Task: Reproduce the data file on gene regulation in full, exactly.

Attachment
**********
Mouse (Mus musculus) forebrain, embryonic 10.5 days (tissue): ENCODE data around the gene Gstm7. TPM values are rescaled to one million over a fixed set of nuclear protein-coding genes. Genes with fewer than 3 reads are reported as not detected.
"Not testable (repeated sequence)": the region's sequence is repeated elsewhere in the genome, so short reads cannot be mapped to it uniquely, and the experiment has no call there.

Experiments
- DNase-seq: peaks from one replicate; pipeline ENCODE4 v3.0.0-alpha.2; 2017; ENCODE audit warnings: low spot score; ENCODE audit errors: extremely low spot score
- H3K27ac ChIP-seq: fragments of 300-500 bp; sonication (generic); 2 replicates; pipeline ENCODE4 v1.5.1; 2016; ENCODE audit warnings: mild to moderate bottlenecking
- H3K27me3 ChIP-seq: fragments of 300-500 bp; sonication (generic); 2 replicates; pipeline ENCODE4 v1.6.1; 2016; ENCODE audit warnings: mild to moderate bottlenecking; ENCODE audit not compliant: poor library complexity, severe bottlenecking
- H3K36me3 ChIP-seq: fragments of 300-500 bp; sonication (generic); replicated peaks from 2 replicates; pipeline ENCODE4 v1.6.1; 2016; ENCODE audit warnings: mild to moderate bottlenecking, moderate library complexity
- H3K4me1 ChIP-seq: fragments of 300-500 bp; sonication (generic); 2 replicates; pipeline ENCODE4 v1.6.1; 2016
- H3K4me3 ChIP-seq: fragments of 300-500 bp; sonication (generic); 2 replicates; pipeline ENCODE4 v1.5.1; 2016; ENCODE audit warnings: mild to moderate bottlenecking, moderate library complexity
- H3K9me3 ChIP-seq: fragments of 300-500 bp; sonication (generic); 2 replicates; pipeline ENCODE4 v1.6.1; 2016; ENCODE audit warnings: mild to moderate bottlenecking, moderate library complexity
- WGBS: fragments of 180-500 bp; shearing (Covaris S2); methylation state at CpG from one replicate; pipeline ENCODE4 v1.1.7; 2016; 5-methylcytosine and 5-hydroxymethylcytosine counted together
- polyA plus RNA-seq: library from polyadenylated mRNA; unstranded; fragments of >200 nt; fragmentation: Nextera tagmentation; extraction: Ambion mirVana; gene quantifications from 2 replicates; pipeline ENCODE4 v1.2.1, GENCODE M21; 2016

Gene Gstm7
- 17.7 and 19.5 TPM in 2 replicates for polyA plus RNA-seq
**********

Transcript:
Mouse (Mus musculus) forebrain, embryonic 10.5 days (tissue): ENCODE data around the gene Gstm7. TPM values are rescaled to one million over a fixed set of nuclear protein-coding genes. Genes with fewer than 3 reads are reported as not detected.
"Not testable (repeated sequence)": the region's sequence is repeated elsewhere in the genome, so short reads cannot be mapped to it uniquely, and the experiment has no call there.

Experiments
- DNase-seq: peaks from one replicate; pipeline ENCODE4 v3.0.0-alpha.2; 2017; ENCODE audit warnings: low spot score; ENCODE audit errors: extremely low spot score
- H3K27ac ChIP-seq: fragments of 300-500 bp; sonication (generic); 2 replicates; pipeline ENCODE4 v1.5.1; 2016; ENCODE audit warnings: mild to moderate bottlenecking
- H3K27me3 ChIP-seq: fragments of 300-500 bp; sonication (generic); 2 replicates; pipeline ENCODE4 v1.6.1; 2016; ENCODE audit warnings: mild to moderate bottlenecking; ENCODE audit not compliant: poor library complexity, severe bottlenecking
- H3K36me3 ChIP-seq: fragments of 300-500 bp; sonication (generic); replicated peaks from 2 replicates; pipeline ENCODE4 v1.6.1; 2016; ENCODE audit warnings: mild to moderate bottlenecking, moderate library complexity
- H3K4me1 ChIP-seq: fragments of 300-500 bp; sonication (generic); 2 replicates; pipeline ENCODE4 v1.6.1; 2016
- H3K4me3 ChIP-seq: fragments of 300-500 bp; sonication (generic); 2 replicates; pipeline ENCODE4 v1.5.1; 2016; ENCODE audit warnings: mild to moderate bottlenecking, moderate library complexity
- H3K9me3 ChIP-seq: fragments of 300-500 bp; sonication (generic); 2 replicates; pipeline ENCODE4 v1.6.1; 2016; ENCODE audit warnings: mild to moderate bottlenecking, moderate library complexity
- WGBS: fragments of 180-500 bp; shearing (Covaris S2); methylation state at CpG from one replicate; pipeline ENCODE4 v1.1.7; 2016; 5-methylcytosine and 5-hydroxymethylcytosine counted together
- polyA plus RNA-seq: library from polyadenylated mRNA; unstranded; fragments of >200 nt; fragmentation: Nextera tagmentation; extraction: Ambion mirVana; gene quantifications from 2 replicates; pipeline ENCODE4 v1.2.1, GENCODE M21; 2016

Gene Gstm7
- 17.7 and 19.5 TPM in 2 replicates for polyA plus RNA-seq